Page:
Three women are being investigated by the Selangor Islamic Religious Department (JAIS) for speaking at a forum called 'Malay Women and De-hijabbing' on 13 April
Activist and writer Maryam Lee, legal professional and social media commentator Dian Sofia, and journalist and women's rights activist Mohani Niza were panellists in a forum in conjunction with the launch of Maryam's book, 'Unveiling Choice'.
The women shared their experiences as ex-hijabis living in Malaysia.
The women said in a joint statement that they are willing to cooperate with authorities, but maintain that they did not break any laws by speaking at the forum
They explained that the three-hour discussion was an intellectual discourse based on the women's lived realities, looking at the phenomenon from sociological and historical perspectives, alongside discussions on the socio-political realities of Malaysian girls and women today.
"We condemn this unnecessary investigation as abuse of power to harass and intimidate women activists who are speaking up on issues affecting women, and organisers for intellectual discussions that do not serve the status quo," they said in the statement.
"We implore the public and the authorities to explore the subject at hand with rational thinking and dialogue, as we believe in healthy discourse and the defence of democratic spaces for all minorities in Malaysia," it read.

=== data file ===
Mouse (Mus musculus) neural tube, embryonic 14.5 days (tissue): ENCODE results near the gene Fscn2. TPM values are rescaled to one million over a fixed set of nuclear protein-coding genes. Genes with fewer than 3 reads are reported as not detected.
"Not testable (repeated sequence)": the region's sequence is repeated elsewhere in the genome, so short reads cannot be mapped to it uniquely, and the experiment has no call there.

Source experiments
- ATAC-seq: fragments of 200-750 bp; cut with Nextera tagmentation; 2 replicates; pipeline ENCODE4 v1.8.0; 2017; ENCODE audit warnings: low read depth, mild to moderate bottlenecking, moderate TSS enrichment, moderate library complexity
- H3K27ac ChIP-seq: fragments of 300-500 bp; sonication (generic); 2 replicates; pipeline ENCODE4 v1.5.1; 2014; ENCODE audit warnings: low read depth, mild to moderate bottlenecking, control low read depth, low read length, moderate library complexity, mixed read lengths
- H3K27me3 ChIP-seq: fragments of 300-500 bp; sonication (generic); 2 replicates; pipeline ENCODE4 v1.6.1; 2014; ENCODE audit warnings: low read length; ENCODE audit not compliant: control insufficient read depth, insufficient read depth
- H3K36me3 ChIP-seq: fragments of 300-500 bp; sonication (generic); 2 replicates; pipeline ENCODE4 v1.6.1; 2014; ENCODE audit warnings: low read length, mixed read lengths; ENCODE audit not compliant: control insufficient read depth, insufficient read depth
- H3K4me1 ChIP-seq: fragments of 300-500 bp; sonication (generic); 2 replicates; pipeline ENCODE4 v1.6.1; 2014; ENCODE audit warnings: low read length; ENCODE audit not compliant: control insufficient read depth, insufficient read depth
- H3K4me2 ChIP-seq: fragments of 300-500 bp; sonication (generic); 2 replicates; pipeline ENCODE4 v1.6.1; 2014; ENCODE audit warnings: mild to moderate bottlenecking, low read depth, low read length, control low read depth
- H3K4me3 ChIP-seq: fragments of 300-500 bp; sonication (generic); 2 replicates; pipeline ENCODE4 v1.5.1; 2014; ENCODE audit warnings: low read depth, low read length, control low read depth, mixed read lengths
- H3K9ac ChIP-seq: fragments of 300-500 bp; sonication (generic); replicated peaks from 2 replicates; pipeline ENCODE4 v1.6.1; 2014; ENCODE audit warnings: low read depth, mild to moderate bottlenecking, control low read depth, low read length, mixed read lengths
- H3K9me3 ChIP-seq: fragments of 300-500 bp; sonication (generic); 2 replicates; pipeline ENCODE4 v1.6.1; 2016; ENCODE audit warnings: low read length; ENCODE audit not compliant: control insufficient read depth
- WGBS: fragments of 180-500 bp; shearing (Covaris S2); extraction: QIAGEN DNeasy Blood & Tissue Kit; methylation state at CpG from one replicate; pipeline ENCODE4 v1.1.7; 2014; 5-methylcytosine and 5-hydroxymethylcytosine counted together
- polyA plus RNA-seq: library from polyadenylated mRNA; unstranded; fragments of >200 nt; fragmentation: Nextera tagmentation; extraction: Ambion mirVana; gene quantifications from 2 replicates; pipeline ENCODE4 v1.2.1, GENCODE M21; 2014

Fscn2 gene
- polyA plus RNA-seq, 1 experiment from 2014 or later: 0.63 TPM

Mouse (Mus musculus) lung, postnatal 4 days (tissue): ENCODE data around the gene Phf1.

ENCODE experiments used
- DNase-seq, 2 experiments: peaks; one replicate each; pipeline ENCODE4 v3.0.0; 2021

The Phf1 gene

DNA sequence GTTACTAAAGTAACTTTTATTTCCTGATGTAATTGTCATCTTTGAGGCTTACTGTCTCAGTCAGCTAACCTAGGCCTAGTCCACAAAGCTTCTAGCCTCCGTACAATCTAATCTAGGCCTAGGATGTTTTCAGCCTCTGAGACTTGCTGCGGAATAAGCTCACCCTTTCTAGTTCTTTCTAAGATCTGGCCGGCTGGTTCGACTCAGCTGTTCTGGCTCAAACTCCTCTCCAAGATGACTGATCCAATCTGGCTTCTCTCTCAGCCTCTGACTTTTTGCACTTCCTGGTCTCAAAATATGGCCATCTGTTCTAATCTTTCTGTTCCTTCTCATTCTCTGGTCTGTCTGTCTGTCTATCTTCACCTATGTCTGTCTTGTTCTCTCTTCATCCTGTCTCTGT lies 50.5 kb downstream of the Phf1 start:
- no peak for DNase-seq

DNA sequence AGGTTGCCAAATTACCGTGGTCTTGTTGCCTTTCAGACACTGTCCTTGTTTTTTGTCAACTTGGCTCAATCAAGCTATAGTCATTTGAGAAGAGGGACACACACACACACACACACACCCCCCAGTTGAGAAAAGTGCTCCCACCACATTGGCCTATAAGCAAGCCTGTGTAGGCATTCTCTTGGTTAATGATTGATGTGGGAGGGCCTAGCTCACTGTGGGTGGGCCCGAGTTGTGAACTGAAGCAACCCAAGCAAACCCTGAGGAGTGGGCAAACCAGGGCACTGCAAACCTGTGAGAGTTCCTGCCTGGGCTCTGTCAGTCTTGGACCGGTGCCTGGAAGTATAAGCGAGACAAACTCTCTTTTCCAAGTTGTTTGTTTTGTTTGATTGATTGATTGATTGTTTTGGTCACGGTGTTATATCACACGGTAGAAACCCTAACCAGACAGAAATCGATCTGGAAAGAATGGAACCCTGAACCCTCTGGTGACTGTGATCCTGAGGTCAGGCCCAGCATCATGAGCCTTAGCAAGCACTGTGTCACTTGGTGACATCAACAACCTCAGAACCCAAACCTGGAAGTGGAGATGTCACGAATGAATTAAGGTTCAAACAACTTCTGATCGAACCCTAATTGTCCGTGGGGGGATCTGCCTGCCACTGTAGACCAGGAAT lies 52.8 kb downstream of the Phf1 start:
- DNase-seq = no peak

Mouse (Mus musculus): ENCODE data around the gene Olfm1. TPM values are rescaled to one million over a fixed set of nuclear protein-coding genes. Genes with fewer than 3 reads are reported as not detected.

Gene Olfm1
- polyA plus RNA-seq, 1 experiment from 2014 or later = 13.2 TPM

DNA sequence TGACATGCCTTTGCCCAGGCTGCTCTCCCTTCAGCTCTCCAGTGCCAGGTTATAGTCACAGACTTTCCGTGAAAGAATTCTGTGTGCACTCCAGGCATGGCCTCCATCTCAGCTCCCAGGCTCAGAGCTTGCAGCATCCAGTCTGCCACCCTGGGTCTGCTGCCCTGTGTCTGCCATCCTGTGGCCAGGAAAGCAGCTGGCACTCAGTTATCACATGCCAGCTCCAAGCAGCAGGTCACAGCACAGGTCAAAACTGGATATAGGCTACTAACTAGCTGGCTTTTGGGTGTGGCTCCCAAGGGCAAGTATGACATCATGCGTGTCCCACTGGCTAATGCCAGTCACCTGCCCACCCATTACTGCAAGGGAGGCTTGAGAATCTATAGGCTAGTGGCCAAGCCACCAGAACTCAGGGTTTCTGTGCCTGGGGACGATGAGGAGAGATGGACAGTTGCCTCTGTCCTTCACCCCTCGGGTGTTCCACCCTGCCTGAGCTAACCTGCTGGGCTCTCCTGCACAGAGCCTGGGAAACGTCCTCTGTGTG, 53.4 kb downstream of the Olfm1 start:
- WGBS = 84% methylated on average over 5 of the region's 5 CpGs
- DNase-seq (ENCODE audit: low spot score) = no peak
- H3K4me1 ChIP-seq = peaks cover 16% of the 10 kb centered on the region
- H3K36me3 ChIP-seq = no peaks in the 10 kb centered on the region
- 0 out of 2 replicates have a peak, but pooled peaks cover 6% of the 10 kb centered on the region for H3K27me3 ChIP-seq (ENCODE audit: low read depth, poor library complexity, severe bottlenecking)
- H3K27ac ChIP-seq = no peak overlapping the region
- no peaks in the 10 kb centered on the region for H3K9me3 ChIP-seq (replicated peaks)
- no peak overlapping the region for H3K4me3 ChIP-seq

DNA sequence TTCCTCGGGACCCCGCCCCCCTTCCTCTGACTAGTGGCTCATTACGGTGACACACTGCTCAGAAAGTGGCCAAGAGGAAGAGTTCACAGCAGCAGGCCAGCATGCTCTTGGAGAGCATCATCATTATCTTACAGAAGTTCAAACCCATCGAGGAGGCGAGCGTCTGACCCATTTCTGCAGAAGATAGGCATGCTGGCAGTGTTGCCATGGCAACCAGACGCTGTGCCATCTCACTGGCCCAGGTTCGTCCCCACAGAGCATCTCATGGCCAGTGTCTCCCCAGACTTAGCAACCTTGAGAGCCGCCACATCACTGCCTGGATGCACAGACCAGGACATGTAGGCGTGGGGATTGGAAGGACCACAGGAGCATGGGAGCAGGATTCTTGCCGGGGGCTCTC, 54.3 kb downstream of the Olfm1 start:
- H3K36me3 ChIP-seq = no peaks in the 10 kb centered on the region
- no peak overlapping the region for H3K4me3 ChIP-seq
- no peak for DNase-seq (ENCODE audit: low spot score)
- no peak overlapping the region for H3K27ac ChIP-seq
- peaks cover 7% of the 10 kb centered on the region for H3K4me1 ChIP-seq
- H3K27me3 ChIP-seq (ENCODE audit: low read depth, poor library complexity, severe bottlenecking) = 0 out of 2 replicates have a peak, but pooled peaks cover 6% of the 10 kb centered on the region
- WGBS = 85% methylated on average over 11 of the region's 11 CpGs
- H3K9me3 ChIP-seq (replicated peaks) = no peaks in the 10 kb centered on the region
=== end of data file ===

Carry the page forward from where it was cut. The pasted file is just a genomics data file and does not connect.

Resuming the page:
The trio said they were only notified of the JAIS investigation on Monday, 15 April, via a statement by Minister in the Prime Minister’s Department Datuk Seri Dr Mujahid Yusof Rawa, who is in charge of religious affairs
The investigation was called for by Mujahid, who said that he viewed the matter seriously in a Facebook post.
On 16 April, JAIS officers visited Gerakbudaya, the forum's venue and owner of the publishing house that published Maryam's book, to obtain copies of the book and interview the store's representatives.
The book details Maryam's "long process of dehijabbing".
According to a preface to the book, the author had "neither the need nor the intention to make a case against the hijab".
Netizens took to social media to defend the right of Muslim women in Malaysia to choose whether to don the hijab or not
"It does not mean those who attended the forum would lose their faith," Lawyers for Liberty executive director Latheefa Koya wrote in a Facebook post.
"Do not reflect Muslims to be so fragile and obsessed over physique, hair, and sex," she added.